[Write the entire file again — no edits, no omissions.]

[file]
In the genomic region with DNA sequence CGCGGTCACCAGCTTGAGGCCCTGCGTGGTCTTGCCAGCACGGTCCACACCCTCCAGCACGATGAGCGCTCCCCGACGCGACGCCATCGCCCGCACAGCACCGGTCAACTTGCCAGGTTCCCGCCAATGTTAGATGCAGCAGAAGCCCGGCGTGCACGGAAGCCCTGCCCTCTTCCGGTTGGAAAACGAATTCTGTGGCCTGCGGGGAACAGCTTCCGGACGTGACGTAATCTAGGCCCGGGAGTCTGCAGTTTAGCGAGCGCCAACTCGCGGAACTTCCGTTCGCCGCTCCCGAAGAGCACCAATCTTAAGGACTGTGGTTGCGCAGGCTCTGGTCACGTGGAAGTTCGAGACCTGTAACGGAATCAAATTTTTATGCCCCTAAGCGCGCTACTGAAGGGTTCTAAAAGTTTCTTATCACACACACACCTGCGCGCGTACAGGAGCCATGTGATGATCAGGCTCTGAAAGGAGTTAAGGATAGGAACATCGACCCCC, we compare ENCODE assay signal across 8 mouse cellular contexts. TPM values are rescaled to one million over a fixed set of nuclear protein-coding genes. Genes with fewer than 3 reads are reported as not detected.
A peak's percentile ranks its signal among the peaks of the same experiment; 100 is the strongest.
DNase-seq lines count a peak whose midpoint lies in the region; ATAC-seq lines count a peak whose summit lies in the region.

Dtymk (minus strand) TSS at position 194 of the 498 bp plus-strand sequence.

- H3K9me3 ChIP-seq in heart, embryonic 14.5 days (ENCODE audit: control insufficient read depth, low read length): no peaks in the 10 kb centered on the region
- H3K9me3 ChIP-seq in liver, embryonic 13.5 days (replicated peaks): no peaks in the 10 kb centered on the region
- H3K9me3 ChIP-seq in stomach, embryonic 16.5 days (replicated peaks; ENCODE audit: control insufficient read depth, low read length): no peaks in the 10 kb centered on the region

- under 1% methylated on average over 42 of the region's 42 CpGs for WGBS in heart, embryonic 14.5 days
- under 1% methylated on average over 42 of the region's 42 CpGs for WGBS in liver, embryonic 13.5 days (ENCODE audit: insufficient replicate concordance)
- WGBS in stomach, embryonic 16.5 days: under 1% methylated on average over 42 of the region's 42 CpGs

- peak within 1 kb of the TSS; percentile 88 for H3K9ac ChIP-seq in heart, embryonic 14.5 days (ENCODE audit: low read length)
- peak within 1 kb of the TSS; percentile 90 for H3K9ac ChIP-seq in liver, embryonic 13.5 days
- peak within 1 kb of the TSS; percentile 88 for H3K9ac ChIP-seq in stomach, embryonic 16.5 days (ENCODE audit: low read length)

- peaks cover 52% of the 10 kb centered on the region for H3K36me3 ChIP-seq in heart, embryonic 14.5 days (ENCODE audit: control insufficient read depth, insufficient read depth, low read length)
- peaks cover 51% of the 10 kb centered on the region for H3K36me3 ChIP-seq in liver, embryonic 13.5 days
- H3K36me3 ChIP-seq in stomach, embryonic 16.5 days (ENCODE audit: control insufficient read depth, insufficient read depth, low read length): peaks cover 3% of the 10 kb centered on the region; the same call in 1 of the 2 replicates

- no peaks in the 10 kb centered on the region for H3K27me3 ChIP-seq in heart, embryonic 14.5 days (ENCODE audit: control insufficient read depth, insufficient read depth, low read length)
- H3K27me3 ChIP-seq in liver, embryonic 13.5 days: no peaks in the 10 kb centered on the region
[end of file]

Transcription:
In the genomic region with DNA sequence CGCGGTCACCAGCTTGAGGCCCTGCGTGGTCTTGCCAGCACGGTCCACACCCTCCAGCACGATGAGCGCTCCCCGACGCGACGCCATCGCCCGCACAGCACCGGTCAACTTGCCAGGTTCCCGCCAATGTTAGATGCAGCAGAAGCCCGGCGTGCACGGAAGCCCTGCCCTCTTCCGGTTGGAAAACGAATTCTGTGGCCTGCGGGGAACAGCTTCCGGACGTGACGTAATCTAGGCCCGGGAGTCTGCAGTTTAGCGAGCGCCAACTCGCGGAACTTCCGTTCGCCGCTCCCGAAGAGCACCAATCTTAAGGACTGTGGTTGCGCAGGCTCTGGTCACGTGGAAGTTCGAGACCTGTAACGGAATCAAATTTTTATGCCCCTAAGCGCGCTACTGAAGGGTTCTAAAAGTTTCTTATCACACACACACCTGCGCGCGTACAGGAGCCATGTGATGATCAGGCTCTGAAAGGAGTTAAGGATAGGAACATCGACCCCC, we compare ENCODE assay signal across 8 mouse cellular contexts. TPM values are rescaled to one million over a fixed set of nuclear protein-coding genes. Genes with fewer than 3 reads are reported as not detected.
A peak's percentile ranks its signal among the peaks of the same experiment; 100 is the strongest.
DNase-seq lines count a peak whose midpoint lies in the region; ATAC-seq lines count a peak whose summit lies in the region.

Dtymk (minus strand) TSS at position 194 of the 498 bp plus-strand sequence.

- H3K9me3 ChIP-seq in heart, embryonic 14.5 days (ENCODE audit: control insufficient read depth, low read length): no peaks in the 10 kb centered on the region
- H3K9me3 ChIP-seq in liver, embryonic 13.5 days (replicated peaks): no peaks in the 10 kb centered on the region
- H3K9me3 ChIP-seq in stomach, embryonic 16.5 days (replicated peaks; ENCODE audit: control insufficient read depth, low read length): no peaks in the 10 kb centered on the region

- under 1% methylated on average over 42 of the region's 42 CpGs for WGBS in heart, embryonic 14.5 days
- under 1% methylated on average over 42 of the region's 42 CpGs for WGBS in liver, embryonic 13.5 days (ENCODE audit: insufficient replicate concordance)
- WGBS in stomach, embryonic 16.5 days: under 1% methylated on average over 42 of the region's 42 CpGs

- peak within 1 kb of the TSS; percentile 88 for H3K9ac ChIP-seq in heart, embryonic 14.5 days (ENCODE audit: low read length)
- peak within 1 kb of the TSS; percentile 90 for H3K9ac ChIP-seq in liver, embryonic 13.5 days
- peak within 1 kb of the TSS; percentile 88 for H3K9ac ChIP-seq in stomach, embryonic 16.5 days (ENCODE audit: low read length)

- peaks cover 52% of the 10 kb centered on the region for H3K36me3 ChIP-seq in heart, embryonic 14.5 days (ENCODE audit: control insufficient read depth, insufficient read depth, low read length)
- peaks cover 51% of the 10 kb centered on the region for H3K36me3 ChIP-seq in liver, embryonic 13.5 days
- H3K36me3 ChIP-seq in stomach, embryonic 16.5 days (ENCODE audit: control insufficient read depth, insufficient read depth, low read length): peaks cover 3% of the 10 kb centered on the region; the same call in 1 of the 2 replicates

- no peaks in the 10 kb centered on the region for H3K27me3 ChIP-seq in heart, embryonic 14.5 days (ENCODE audit: control insufficient read depth, insufficient read depth, low read length)
- H3K27me3 ChIP-seq in liver, embryonic 13.5 days: no peaks in the 10 kb centered on the region